Over the past couple of months, since about October or so, I’ve begun to realize why the Bible is so hard for me to understand. It all started with James Cone’s emphatic statements about how God is on the side of the oppressed and therefore, by default, he is against the powerful. I was blinded to the profundity of his declarations mostly because of his categories: white = powerful and black = oppressed. I was certain that things with God weren’t so ‘black’ and ‘white’ (see what I did there). I pushed back against it because, well, I’m white, and if white is equivalent with ‘against God’ then I felt stuck. I was doomed. There was no hope for me.
However, if anyone were to read the Bible for the first time, in a vacuum, they would certainly come to the same conclusion (minus the categories of black and white). The Catholic Church has itself identified something they call “God’s preferential option for the poor”, and in doing so, have implored Catholics everywhere to find themselves on the right side of God by always caring for the poor in their midst.
I wasn’t raised Catholic, but Baptist, and Baptists (especially white Conservative Baptists) are known for being opposed to any sort of social engagement that would be considered a part of the liberal ‘social gospel’ (this isn’t always true, but it is a reputation that my people have somewhat earned). Baptists are known for quoting Jesus as saying, “The poor you will always have with you”, and take that to mean that Jesus doesn’t really intend for his followers to work towards social justice and the end of poverty.
The crazy thing about this is that Jesus was always speaking about the vindication of the poor – a theme that is found throughout Scripture from Genesis through Revelation as well. Deuteronomy says, “There shall be no poor among you”, Hannah sings about the great reversal of God at the birth of her son Samuel (meaning God has heard), Isaiah talks about mountains being leveled and valleys being raised up at the great banquet of God (referring to the equity of all people) and says that true fasting is caring for the poor among us, Mary sings about the vindication of the poor at the annunciation of her conception of Jesus, Jesus tells us in Matthew that our ultimate proof of salvation lies not in our ability to ascend to orthodox beliefs but in what we did for the ‘least of these’, Luke tells us in Acts that the church was actively selling off possessions to take care of anyone’s needs, and James tells us that true religion is taking care of the poor and widows along with warning the rich of God’s ultimate judgment which is coming upon them in due time. This short summary should be enough for us to understand that God is about taking care of the poor, the outcast, and the stranger.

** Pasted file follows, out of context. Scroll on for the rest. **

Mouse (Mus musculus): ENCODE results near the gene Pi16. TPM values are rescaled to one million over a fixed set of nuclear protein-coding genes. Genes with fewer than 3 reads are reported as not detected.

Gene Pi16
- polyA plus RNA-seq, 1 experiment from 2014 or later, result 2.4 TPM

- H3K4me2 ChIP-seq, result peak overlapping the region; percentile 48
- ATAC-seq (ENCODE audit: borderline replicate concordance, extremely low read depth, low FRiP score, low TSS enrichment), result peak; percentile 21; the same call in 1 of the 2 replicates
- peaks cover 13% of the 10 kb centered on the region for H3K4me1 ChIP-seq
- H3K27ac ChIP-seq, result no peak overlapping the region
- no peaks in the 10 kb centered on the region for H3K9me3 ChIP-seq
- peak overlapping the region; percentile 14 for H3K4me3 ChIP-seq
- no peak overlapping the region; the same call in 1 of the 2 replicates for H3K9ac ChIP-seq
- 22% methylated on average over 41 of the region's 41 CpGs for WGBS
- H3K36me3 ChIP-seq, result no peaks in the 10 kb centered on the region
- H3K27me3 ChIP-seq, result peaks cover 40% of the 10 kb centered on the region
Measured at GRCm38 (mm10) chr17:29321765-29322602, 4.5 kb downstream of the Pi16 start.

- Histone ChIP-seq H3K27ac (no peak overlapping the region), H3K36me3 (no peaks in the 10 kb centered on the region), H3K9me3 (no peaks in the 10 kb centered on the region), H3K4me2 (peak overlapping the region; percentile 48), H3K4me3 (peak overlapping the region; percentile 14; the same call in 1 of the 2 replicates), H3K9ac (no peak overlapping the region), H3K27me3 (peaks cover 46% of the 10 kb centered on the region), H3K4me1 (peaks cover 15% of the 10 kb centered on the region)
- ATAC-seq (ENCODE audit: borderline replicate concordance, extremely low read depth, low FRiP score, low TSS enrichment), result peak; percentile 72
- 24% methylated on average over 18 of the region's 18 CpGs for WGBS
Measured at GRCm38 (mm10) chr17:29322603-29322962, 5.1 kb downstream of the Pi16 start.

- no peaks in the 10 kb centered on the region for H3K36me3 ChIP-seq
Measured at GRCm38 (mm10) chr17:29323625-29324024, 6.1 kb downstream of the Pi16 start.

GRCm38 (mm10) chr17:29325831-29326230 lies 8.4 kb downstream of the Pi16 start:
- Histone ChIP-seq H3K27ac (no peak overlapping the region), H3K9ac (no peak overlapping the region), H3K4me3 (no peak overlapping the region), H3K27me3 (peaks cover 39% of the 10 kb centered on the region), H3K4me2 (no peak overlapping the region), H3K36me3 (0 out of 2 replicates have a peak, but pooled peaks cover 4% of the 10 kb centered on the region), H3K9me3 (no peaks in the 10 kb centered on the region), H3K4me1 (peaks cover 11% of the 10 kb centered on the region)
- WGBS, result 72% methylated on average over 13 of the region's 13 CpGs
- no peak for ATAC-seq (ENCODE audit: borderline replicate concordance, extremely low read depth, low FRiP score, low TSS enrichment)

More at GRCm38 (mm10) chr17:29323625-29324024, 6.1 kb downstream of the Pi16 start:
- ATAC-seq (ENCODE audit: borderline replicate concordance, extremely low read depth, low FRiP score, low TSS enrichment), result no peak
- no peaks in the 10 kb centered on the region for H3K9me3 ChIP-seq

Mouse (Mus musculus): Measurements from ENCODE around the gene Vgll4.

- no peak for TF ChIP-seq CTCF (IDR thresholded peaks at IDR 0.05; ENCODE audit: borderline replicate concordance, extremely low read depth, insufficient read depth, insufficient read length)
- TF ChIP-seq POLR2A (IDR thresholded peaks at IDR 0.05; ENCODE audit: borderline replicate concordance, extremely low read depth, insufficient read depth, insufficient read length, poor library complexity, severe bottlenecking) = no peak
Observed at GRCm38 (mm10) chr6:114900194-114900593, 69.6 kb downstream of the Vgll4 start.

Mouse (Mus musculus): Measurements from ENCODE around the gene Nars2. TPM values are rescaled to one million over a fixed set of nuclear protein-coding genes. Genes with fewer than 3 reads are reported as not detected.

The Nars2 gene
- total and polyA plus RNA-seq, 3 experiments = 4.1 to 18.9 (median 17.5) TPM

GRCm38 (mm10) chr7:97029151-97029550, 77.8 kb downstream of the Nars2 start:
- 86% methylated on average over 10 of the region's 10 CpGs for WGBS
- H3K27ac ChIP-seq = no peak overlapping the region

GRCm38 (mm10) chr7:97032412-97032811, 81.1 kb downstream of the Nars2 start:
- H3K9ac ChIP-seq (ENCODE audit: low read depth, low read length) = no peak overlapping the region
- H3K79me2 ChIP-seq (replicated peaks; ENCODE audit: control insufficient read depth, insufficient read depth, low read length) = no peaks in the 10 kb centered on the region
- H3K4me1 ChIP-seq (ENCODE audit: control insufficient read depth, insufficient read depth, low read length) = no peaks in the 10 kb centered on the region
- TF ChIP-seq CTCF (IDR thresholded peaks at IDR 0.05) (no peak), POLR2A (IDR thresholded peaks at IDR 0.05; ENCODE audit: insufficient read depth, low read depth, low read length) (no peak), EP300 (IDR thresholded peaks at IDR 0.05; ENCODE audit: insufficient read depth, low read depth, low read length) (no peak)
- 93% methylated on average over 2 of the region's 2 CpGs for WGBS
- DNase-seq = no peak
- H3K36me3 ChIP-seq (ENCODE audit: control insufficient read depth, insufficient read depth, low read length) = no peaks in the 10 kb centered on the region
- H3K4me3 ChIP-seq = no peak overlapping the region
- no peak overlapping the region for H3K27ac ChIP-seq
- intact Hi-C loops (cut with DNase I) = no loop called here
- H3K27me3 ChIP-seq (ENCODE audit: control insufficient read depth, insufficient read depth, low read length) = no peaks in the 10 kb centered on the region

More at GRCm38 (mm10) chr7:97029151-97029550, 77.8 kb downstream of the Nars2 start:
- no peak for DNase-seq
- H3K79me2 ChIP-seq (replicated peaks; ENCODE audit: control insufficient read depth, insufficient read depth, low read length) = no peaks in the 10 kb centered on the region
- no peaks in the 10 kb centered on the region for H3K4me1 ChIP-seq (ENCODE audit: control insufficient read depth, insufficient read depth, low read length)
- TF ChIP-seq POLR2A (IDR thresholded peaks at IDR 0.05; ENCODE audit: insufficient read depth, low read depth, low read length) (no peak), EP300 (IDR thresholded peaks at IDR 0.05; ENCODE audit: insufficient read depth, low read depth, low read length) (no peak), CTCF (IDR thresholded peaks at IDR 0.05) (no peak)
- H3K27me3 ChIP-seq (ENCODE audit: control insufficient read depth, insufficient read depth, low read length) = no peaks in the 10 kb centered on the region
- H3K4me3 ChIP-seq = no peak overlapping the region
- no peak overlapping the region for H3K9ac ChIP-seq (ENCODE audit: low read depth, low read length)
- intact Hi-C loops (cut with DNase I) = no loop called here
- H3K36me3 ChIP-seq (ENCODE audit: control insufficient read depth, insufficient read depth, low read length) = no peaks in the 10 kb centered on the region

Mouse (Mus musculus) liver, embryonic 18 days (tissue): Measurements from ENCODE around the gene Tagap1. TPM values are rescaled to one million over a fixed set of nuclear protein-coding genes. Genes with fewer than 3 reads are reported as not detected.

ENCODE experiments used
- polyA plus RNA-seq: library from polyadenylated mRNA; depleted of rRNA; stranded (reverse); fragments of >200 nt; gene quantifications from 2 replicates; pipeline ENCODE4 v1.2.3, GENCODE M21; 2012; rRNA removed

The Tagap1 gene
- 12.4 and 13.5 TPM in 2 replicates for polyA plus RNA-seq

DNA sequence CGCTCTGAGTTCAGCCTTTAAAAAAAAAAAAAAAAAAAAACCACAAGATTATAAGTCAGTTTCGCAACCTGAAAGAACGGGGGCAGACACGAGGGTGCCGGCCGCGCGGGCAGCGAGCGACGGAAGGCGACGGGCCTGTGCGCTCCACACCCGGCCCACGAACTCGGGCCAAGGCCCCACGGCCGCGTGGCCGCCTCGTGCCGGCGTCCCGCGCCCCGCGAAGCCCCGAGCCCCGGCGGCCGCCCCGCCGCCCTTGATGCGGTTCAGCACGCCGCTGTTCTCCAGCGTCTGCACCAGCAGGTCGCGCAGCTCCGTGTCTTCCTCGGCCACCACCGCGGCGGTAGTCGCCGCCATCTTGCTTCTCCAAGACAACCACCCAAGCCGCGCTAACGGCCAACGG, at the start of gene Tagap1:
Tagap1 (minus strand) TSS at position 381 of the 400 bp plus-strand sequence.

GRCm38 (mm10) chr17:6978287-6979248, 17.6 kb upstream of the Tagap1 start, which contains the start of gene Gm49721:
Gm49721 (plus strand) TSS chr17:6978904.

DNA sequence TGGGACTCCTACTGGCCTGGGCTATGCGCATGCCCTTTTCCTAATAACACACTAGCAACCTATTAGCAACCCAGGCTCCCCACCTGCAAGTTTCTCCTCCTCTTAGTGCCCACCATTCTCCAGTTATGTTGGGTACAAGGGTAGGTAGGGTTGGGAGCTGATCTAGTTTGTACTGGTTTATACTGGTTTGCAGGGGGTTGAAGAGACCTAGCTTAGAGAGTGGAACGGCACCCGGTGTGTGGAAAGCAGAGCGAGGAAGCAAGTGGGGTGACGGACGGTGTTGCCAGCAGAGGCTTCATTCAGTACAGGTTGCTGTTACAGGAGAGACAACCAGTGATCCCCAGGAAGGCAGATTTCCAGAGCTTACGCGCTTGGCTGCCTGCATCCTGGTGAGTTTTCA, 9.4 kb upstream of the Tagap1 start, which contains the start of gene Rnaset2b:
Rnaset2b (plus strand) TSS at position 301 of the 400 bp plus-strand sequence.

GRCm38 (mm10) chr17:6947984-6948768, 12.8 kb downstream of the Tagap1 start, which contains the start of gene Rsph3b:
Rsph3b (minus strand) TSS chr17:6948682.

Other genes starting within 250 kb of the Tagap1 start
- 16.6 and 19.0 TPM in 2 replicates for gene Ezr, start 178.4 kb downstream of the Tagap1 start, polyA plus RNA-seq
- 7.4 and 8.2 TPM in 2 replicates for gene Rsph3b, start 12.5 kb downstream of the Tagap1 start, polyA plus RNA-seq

These are inconvenient truths to those of us who have power in this world.
In reading and writing about a book today by Justo Gonzalez called Santa Biblia, I was struck again by all of this. The book is written in order to give us a glimpse into how Latinos read the Scriptures as marginalized, poor, mixed race, strangers and aliens in our country. It’s a fantastic book, and very insightful. Gonzalez illuminated several of the parables of Jesus for me, which I wish to pass along to you in hopes that you, too, might see how incredibly hopeful and revolutionary is the Gospel of Jesus.
Gonzalez proposes that the intended audience of the parables of the lost coin, the lost sheep, and the prodigal (lost) son is not the lost, but the found. “He is not speaking to the lost coin that the woman searches for until she finds it, but to the other nine that remain safely in her purse…He is not merely speaking of God’s love for the margin, but he is speaking of those who think they belong at the center (those of us in power), telling them that unless they too go out and seek the lost sheep and the lost coin, and welcome the younger brother, they are not true servants of God” (Gonzalez, 45). In short, according to Jesus, if we who can are not seeking to help those who can’t we are not working alongside God.
The reason I have not understood the Scriptures is because I am in the shoes of the oppressor. I don’t understand them because I am not the intended audience, and until I divest myself of my position of power, I won’t understand. I’ll try to rationalize them, spiritualize them, and steal the power from them, but I won’t ever understand them.
This is a hard word for me. I have a lot to think about, and a lot to do in order to live openly towards God and others, especially the poor and the oppressed around me.
I need to get my hands dirty, give to those who ask of me, and stop worrying about tomorrow.